“In future, rural India is going to see an increase in spending owing to factors like better agricultural growth and impact of loan waiver. We have so far concentrated on cities, towns and semi-urban areas. However, we now need to focus on rural areas since this an area where the per capita consumption can be sharply increased,” said Sumit Banerjee, managing director, ACC, the country's biggest cement producer.

Delhi-based research body National Council of Applied Economic Research (NCAER) has done a study on prospects for rural housing in India. The study was commissioned by Holcim, the holding company of ACC and Ambuja Cements. In January, ACC will analyse the key findings of the study to come out with a strategy for rural market.

“About 70 per cent of our population stays in villages. This population is largely dependent on agriculture and there will be demand for housing if agricultural growth is high,” said A L Kapur, managing director of Ambuja Cements.

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Cement firms shift focus to villages

Faced with a slowdown in the urban centres, leading cement firms are increasing their focus on rural markets.

Faced with a slowdown in the urban centres, leading cement firms are increasing their focus on rural markets. A relatively stable farm economy backed by higher government support price for crops like wheat and paddy. It is complemented by the Rs 71,000 crore farm-loan waiver is luring companies like ACC and Ambuja to strengthen their presence in rural India.

Backed by a favourable weather and handsome market prices, farmers in the country harvested record crops this year. The prospects of new rabi crop (to be harvested in April) are also favourable.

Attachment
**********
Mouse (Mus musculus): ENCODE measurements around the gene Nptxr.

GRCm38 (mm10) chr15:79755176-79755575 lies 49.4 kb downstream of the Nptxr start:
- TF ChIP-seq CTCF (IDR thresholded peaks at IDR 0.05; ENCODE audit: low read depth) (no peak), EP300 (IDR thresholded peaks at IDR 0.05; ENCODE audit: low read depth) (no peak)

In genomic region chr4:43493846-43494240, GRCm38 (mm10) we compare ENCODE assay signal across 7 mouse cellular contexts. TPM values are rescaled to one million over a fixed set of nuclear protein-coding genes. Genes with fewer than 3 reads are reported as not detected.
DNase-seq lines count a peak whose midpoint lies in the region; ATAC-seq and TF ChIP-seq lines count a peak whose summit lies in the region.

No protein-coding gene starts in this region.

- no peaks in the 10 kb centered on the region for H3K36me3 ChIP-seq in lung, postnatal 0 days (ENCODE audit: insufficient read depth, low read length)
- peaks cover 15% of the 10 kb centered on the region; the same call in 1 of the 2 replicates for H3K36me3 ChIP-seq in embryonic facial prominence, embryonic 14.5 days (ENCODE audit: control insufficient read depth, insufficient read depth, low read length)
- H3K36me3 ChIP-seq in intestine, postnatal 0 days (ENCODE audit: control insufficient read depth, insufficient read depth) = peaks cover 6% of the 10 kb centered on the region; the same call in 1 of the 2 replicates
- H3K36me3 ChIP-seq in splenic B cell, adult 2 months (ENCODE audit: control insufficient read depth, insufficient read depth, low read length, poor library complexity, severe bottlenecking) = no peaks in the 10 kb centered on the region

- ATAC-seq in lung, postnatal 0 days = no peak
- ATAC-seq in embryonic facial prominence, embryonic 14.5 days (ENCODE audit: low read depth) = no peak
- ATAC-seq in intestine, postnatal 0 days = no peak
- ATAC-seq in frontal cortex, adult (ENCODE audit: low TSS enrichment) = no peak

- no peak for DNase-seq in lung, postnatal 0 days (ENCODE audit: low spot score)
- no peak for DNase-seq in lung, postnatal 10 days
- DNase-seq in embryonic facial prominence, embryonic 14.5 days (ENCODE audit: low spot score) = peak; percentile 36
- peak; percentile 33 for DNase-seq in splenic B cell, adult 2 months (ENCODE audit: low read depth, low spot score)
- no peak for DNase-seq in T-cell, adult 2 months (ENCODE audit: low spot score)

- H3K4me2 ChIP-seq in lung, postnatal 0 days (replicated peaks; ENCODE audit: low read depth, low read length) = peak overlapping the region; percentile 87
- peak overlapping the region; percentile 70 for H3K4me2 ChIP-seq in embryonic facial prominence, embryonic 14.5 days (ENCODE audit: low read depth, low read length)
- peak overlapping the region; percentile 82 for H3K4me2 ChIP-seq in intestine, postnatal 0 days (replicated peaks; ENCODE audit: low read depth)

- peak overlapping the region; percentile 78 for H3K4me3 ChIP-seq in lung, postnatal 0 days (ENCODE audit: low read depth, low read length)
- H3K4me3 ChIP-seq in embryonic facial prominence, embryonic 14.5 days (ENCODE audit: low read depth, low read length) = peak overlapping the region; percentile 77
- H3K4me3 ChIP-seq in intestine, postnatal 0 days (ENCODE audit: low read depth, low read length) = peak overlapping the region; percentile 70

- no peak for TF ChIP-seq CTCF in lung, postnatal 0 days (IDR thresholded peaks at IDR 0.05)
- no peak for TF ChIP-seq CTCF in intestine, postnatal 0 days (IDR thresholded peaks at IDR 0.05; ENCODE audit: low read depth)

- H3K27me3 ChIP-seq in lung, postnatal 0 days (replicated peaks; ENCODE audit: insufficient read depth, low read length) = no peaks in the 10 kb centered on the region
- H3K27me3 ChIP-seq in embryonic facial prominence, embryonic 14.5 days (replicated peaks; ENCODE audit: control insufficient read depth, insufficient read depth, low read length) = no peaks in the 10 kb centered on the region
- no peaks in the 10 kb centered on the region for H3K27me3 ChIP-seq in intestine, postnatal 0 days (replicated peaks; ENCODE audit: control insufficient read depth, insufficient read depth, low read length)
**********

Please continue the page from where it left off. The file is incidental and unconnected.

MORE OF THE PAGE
According to industry estimates, rural India accounts for about one-third of the cement sales in the country. The country has a capacity of produce 206 million tonnes of cement annually and consumption is growing around 6 per cent.

“The agricultural growth is good and we expect a higher growth from rural areas," said H M Bangur, president of the and managing director, Shree Cements. Urban cement sales have been sluggish owing to a slowdown in construction. Real estate companies are faced with liquidity crunch since high interest rates are discouraging buyers.

“In future, rural India is going to see an increase in spending owing to factors like better agricultural growth and impact of loan waiver. We have so far concentrated on cities, towns and semi-urban areas. However, we now need to focus on rural areas since this an area where the per capita consumption can be sharply increased,” said Sumit Banerjee, managing director, ACC, the country's biggest cement producer.

Delhi-based research body National Council of Applied Economic Research (NCAER) has done a study on prospects for rural housing in India. The study was commissioned by Holcim, the holding company of ACC and Ambuja Cements. In January, ACC will analyse the key findings of the study to come out with a strategy for rural market.

“About 70 per cent of our population stays in villages. This population is largely dependent on agriculture and there will be demand for housing if agricultural growth is high,” said A L Kapur, managing director of Ambuja Cements.

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Business Standard
177 22